19

1

9

2

# HiddenMarkovModels.jl

Basic simulation / parameter estimation / latent state inference for hidden Markov models. Thin front-end package built on top of DynamicDiscreteModels.jl.

## Installation

``````julia> Pkg.add("HiddenMarkovModels")
``````

## Usage

Let's take a hidden Markov model with hidden/latent state x and emission/observed sate y. x can takes values 1,2, and y can take values 1, 2, 3. x has transition matrix A and y is drawn conditional on x according to the matrix B below:

``````.
[ .4   .6 ]        [ .3   .1   .6 ]
A = [ .3   .7 ]    B = [ .5   .2   .3 ]
``````

Here is the Julia code to initiate the model, draw 10,000 consecutive observations from it, and estimate the value of A and B from the data using the Baum-Welch algorithm. The Baum-Welch algorithm is just the standard EM algorithm, where the optimization step (the M step) is accessible in closed-form thanks to the particular structure of hidden Markov models. We obtain the maximum likelihood estimator.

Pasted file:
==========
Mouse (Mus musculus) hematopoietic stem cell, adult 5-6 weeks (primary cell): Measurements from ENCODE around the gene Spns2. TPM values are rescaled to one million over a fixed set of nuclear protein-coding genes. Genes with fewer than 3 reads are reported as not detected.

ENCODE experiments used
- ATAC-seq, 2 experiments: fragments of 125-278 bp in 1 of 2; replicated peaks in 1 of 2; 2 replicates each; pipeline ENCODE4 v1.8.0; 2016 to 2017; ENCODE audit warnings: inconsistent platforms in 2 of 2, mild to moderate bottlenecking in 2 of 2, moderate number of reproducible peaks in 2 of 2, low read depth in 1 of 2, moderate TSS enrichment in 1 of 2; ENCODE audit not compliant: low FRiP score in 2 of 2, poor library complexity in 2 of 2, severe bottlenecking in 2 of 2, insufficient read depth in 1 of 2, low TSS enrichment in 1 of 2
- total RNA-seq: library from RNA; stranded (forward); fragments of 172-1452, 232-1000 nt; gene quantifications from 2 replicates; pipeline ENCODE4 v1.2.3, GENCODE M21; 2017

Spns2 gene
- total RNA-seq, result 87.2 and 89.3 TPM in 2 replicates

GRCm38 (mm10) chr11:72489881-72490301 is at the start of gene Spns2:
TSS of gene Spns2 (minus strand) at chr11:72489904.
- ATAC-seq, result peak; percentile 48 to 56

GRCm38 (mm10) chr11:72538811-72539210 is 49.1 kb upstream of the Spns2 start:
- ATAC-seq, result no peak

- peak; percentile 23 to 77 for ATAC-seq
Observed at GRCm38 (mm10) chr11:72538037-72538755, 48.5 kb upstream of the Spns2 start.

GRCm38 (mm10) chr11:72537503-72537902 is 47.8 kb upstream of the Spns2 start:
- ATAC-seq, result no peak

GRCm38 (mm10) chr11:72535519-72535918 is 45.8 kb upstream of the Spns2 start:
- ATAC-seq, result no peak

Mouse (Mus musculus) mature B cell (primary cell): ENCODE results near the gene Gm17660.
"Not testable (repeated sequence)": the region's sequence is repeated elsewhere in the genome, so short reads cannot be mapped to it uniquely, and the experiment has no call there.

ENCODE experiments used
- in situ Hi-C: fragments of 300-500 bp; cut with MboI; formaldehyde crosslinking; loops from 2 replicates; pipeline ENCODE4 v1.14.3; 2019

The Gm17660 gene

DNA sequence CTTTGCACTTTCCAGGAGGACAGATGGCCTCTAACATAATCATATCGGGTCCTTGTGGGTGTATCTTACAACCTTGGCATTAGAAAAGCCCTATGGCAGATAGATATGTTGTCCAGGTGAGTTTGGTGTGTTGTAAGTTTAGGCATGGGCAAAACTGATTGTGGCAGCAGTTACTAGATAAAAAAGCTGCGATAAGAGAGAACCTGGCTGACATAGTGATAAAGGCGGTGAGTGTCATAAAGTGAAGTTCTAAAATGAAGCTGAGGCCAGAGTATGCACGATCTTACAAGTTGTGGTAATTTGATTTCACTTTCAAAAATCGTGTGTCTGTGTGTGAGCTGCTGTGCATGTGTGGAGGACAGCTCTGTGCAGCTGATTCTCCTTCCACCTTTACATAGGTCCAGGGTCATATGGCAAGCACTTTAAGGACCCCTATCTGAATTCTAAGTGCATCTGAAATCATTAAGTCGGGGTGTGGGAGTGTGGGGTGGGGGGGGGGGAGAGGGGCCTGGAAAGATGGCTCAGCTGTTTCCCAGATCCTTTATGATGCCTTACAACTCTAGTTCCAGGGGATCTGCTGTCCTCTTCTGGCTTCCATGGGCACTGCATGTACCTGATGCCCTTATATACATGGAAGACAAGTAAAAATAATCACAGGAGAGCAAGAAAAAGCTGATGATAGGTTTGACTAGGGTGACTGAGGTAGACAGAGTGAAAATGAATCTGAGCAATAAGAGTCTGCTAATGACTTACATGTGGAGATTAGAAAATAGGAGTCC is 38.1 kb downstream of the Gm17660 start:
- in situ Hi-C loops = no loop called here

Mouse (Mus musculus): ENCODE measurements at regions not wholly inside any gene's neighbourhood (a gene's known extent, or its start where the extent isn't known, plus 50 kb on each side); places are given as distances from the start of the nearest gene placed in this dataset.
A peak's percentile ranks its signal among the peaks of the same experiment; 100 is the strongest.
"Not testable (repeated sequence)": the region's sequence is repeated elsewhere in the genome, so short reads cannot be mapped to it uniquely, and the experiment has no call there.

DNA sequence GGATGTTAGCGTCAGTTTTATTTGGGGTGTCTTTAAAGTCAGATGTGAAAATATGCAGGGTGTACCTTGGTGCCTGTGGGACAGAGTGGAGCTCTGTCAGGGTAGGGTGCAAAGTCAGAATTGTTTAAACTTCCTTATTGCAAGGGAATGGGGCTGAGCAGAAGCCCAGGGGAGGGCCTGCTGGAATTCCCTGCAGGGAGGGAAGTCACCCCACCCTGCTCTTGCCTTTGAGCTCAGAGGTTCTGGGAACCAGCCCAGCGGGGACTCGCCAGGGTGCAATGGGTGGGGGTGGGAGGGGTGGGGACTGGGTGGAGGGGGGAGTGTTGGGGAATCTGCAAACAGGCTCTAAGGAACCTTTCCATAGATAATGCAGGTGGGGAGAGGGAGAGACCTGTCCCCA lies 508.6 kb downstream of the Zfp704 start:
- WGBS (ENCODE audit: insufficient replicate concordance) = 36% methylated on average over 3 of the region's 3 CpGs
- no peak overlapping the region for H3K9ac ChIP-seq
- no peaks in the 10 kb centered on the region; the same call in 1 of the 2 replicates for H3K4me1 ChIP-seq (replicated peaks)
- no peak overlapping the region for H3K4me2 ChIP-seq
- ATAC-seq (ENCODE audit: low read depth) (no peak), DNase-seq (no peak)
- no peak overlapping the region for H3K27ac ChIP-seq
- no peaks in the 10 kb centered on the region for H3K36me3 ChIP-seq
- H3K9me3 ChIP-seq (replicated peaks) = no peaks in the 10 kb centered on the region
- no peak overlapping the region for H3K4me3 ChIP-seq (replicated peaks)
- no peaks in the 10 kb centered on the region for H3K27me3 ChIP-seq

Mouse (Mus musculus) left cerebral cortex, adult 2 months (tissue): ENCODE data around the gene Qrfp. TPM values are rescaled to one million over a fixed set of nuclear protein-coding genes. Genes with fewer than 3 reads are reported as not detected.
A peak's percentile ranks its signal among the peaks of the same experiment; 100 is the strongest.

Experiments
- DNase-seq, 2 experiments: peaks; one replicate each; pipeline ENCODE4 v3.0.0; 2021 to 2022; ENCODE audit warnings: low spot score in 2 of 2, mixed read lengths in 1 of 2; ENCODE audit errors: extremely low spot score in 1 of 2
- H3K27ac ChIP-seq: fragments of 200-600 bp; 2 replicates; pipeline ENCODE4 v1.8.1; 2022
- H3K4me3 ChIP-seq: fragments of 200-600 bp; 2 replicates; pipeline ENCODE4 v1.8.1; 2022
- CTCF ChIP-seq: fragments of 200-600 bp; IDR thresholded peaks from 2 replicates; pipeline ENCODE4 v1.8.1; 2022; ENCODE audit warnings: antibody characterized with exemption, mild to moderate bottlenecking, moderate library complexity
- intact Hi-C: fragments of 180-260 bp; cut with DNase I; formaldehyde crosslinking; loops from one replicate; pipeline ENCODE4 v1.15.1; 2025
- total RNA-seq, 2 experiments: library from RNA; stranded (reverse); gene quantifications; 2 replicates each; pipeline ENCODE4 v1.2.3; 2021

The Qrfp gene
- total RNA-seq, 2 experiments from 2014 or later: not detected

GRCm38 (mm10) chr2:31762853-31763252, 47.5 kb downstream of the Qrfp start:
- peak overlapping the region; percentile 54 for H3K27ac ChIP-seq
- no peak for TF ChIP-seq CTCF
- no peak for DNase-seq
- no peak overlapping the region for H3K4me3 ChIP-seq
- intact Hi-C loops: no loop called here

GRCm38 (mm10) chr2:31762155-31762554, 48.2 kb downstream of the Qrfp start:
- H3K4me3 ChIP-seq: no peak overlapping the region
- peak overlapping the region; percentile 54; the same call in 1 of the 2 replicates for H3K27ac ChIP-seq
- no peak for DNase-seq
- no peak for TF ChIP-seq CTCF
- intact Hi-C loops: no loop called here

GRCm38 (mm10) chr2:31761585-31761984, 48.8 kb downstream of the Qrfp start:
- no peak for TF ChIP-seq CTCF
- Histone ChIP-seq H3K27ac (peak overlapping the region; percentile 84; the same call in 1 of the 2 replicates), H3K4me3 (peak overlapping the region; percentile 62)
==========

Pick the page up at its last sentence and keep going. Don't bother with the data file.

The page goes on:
``````julia> using HiddenMarkovModels;
julia> a=[.4 .6; .3 .7];
julia> b=[.3 .1 .6; .5 .2 .3];
julia> model=hmm((a,b));
julia> data=rand(model,10000);
julia> @time abhat=em(model,data)
estimating hidden Markov model via Baum-Welch algorithm...
log-likelihood: -1.0267
0.004404 seconds (102 allocations: 317.891 KB)
(
2x2 Array{Float64,2}:
0.398849  0.601151
0.300235  0.699765,

2x3 Array{Float64,2}:
0.301938  0.099349  0.598713
0.501222  0.199013  0.299765)
``````

In this example it took 4.4 ms to compute the MLE from 10,000 time series observations. The heavy-lifting is done in the back-end package DynamicDiscreteModels.jl.

01/29/2016

17 days ago

4 commits